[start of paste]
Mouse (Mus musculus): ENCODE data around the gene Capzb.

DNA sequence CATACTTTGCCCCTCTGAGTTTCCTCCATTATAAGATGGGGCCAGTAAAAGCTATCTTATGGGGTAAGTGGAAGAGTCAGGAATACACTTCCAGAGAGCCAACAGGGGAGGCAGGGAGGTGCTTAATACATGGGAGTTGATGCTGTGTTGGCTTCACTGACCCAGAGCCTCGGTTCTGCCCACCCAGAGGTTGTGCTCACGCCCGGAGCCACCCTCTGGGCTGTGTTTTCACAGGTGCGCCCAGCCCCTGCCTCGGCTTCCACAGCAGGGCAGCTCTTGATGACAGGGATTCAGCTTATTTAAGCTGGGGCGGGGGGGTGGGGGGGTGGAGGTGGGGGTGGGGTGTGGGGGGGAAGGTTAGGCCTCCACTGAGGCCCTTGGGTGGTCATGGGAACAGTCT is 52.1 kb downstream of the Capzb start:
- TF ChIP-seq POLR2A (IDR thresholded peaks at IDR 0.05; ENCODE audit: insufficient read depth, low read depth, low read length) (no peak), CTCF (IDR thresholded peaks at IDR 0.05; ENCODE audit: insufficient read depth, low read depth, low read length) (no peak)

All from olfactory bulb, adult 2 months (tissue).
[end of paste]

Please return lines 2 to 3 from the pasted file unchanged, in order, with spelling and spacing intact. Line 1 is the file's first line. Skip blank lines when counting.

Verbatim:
DNA sequence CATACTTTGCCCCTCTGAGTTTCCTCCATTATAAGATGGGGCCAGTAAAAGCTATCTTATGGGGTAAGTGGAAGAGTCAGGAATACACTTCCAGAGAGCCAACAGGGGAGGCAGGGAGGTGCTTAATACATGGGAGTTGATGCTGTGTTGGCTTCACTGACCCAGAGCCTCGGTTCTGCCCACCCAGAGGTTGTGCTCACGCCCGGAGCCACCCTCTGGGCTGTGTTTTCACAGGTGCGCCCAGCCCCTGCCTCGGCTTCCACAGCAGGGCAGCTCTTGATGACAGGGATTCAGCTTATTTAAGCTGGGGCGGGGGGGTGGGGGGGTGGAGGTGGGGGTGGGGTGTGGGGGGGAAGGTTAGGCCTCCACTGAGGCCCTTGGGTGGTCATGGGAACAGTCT is 52.1 kb downstream of the Capzb start:
- TF ChIP-seq POLR2A (IDR thresholded peaks at IDR 0.05; ENCODE audit: insufficient read depth, low read depth, low read length) (no peak), CTCF (IDR thresholded peaks at IDR 0.05; ENCODE audit: insufficient read depth, low read depth, low read length) (no peak)